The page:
Yes. There is an exception to the fraudulent conversion protection when the money invested in a homestead was obtained by deceit, fraud, or other egregious means. Your judgment creditor may impose and foreclose an equitable lien on a Florida homestead if the creditor can prove that you obtained money fraudulently or in breach of fiduciary duty and then invested the same funds in a homestead property.

Is a Florida Homestead Protected From a Money Judgment for Fraudulent Conduct?

Your homestead is exempt from the collection of a money judgment founded on fraud or deceit. The equitable lien exception applies only where fraudulently obtained money was invested in a homestead property. The creditor must trace the funds from the fraud into the homestead to prevail. This is different from a judgment that includes a count for fraud and deceit based on contract or tort laws.

What Is the Florida Homestead Act?

The Florida Homestead Act refers to Florida’s constitutional response to the expiration of the federal Homestead Act of 1862, which granted any U.S. citizen 160 acres of land if they agreed to live on and improve it. The purpose of the federal Homestead Act was to encourage U.S. citizens to populate Florida and other underdeveloped parts of the country.

Although the Homestead Act was passed in 1862, its benefits did not apply to people settling in Florida until 1873. But from that time until the Homestead Act was repealed, U.S. citizens could acquire land in Florida from the government in exchange for living on and improving it.

The current Florida Constitution, ratified in 1968, used this same number of 160 acres as a basis for the Florida constitutional homestead protection against forced sale and levy. In other words, the Florida Constitution ensured that those federal grants of up to 160 acres were protected.

Avoiding Probate of a Florida Homestead

The simplest way to avoid probate of homestead property is a lady bird deed, or enhanced life estate deed. A lady bird deed allows the property owner to retain a life estate with full control, use, and enjoyment of the property. Upon the owner’s death, the title to the homestead will go to the holder of the remainder interest (often, the children). No probate or court proceeding is needed.

Under section 196.031 of the Florida Statutes, the remainder interest qualifies for homestead creditor protection and the homestead tax exemption.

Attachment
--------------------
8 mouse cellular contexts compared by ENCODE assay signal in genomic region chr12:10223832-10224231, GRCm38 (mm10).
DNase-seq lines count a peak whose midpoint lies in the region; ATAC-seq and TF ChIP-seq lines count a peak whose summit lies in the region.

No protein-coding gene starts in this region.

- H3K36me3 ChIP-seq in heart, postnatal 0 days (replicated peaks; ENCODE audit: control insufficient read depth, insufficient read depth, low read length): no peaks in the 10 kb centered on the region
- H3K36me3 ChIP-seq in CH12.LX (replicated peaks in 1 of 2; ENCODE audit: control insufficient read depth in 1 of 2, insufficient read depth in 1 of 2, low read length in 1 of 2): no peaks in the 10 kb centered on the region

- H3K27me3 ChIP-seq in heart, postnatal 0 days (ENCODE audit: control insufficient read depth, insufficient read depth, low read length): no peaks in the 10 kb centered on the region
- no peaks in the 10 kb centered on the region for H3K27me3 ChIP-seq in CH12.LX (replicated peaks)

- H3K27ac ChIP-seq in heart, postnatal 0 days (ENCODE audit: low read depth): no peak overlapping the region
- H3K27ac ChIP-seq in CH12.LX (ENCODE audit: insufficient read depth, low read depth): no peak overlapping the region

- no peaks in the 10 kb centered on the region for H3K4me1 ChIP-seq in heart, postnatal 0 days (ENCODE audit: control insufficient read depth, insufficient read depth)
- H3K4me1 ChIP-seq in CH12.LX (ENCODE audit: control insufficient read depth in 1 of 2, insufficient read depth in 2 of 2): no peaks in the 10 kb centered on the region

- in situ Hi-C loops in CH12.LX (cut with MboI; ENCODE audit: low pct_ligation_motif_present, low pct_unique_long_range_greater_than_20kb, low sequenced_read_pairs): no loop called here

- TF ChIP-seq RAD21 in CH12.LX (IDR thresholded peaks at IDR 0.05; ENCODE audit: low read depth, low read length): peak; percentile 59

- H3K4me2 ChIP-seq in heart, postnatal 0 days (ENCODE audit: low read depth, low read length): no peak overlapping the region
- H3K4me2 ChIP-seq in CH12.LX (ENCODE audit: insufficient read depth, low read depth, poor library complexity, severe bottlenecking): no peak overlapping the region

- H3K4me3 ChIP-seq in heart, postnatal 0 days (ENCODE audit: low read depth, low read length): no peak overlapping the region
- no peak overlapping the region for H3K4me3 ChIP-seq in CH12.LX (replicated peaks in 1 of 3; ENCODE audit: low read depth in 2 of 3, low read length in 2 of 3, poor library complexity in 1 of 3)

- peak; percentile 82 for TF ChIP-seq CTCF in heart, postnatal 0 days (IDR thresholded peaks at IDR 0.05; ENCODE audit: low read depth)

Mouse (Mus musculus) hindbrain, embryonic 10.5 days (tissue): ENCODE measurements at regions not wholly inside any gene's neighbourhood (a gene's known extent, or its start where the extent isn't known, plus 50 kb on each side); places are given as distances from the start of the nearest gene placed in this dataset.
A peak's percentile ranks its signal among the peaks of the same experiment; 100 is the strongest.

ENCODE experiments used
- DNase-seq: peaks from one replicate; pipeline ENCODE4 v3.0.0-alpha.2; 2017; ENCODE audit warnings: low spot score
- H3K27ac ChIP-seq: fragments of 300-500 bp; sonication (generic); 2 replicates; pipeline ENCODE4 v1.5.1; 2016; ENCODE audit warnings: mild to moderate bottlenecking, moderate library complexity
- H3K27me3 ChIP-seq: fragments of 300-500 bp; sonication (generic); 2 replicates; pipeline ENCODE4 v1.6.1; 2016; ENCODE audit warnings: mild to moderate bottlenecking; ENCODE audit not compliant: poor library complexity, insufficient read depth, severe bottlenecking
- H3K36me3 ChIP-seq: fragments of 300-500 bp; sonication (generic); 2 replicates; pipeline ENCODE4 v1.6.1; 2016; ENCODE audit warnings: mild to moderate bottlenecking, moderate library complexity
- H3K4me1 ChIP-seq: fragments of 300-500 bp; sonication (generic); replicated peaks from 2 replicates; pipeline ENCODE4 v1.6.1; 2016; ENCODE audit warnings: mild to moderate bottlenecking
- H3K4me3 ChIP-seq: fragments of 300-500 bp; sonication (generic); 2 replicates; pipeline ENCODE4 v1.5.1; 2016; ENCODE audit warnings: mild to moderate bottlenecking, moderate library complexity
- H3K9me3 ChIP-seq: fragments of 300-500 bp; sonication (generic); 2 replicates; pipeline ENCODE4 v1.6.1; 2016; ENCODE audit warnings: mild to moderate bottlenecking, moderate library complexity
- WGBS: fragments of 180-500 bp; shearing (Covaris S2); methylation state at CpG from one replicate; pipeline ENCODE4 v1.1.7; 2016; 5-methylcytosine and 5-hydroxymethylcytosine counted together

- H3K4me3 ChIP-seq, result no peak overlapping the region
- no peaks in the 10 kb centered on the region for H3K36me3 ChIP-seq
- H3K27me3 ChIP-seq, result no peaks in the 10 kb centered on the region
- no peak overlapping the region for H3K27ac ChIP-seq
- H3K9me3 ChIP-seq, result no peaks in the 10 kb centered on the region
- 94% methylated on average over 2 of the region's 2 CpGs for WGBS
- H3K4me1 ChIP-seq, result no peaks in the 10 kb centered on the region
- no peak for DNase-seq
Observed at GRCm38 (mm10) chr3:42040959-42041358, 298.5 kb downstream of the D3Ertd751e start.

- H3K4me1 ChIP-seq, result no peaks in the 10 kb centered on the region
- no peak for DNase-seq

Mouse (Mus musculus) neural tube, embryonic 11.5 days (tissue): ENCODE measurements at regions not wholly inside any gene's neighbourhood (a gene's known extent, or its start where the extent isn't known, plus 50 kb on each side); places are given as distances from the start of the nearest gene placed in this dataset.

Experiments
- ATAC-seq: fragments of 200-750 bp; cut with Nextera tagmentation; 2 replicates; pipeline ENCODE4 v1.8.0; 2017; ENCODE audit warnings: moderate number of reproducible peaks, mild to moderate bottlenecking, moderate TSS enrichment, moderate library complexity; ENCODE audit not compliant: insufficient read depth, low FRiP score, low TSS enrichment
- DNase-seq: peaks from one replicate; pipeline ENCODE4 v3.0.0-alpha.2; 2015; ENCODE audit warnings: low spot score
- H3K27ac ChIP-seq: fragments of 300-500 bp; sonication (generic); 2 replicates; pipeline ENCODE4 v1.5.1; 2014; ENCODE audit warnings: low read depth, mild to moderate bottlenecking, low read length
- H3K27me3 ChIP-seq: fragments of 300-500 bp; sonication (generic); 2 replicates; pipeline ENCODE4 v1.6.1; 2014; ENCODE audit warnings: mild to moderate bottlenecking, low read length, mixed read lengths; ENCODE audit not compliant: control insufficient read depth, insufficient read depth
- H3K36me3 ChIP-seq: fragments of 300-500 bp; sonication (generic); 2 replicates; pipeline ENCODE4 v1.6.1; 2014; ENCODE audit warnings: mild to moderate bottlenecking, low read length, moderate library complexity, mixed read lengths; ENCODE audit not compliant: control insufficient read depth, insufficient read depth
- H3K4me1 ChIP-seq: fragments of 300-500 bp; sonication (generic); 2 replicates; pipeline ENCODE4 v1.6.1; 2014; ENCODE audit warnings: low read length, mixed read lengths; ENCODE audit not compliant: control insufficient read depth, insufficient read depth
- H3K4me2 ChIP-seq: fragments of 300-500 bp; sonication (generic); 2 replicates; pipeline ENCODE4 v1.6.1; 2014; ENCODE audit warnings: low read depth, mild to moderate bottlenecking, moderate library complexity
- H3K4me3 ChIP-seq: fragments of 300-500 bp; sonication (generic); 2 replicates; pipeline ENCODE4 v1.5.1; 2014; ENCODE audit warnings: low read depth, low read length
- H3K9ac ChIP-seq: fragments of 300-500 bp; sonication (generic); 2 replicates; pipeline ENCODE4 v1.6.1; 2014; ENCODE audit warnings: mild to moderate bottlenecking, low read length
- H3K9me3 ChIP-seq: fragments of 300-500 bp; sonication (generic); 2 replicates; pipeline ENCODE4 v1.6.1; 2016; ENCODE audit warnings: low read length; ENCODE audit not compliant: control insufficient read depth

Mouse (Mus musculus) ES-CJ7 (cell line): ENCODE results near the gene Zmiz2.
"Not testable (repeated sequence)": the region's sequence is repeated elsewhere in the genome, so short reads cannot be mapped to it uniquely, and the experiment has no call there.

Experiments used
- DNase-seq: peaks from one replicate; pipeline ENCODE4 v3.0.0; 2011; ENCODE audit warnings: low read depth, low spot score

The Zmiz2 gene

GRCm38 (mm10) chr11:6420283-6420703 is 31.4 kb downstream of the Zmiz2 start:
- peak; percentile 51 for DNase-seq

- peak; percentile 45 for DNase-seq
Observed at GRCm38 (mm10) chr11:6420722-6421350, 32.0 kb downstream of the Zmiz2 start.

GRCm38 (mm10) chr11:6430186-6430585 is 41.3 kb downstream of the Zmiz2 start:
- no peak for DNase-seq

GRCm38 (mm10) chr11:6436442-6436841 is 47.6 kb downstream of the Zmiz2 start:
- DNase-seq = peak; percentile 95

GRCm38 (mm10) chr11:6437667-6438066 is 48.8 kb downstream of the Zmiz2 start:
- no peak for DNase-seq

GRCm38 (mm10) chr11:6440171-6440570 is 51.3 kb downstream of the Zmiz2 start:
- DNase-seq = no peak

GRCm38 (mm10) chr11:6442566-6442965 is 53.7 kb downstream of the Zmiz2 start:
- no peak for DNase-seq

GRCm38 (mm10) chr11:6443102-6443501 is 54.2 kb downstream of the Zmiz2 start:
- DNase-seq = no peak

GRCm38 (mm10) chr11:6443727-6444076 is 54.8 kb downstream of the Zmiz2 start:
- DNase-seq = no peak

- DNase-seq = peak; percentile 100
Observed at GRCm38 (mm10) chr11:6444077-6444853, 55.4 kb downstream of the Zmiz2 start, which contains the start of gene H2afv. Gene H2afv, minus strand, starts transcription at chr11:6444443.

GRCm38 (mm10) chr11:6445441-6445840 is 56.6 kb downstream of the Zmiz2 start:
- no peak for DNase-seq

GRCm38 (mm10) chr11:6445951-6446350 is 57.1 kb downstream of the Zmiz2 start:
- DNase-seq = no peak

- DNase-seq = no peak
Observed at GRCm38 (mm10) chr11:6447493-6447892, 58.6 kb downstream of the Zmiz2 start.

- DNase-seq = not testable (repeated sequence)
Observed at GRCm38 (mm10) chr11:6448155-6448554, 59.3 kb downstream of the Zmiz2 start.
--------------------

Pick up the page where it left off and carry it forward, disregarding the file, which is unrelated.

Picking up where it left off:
Florida residents can also avoid probate of a homestead by putting their homestead into a living trust. Living trust assets pass to the trust beneficiaries upon the death of the Trustmaker(s) without probate.

Advanced Florida Homestead Law Concepts

Does My Non-Owner Spouse Have a Legal Interest in My Florida Homestead?

A non-owner spouse does have a legal interest in their homestead property. A couple can arrange to have only one of two spouses own the couple’s homestead property. A married person can maintain a legal homestead in Florida even if one spouse is not on the home’s legal title. The property remains protected from creditors, and the house can qualify for the homestead tax exemption.

A non-owner spouse has their a separate homestead interest in the property even though that spouse’s name is not on the title. An owner-spouse cannot sell, transfer, or mortgage the family homestead without the signature and agreement of a non-owner spouse.

When only one spouse is on the homestead title and the owner spouse dies, the non-owner spouse residing in the home will have, at minimum, a life estate interest in the homestead. In other words, the non-owner spouse will have the right to reside in the homestead during their lifetime, even if their name was never on the property’s legal title.

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Can You Waive Your Marital Interest in Your Homestead?

A married person can waive their spousal homestead rights and interests. Homestead right waivers are frequently included in pre-nuptial agreements.

Can You Protect a New Homestead Under Construction or Under Contract To Buy?

Your property is not exempt under Florida Homestead law just because you intend to occupy the property sometime in the future. Property reserved for a future residence cannot be homestead property until it is occupied. Future homes under construction are not exempt homestead properties. The homestead law requires that you must reside in your home as your primary residence to have homestead protection.

If a civil judgment is recorded in the county where you own a house that you intend to occupy, or where you own a lot upon which you are building a future home, the recorded judgment will attach to your property. Subsequent occupancy of your home as a homestead will not erase the prerecorded judgment lien.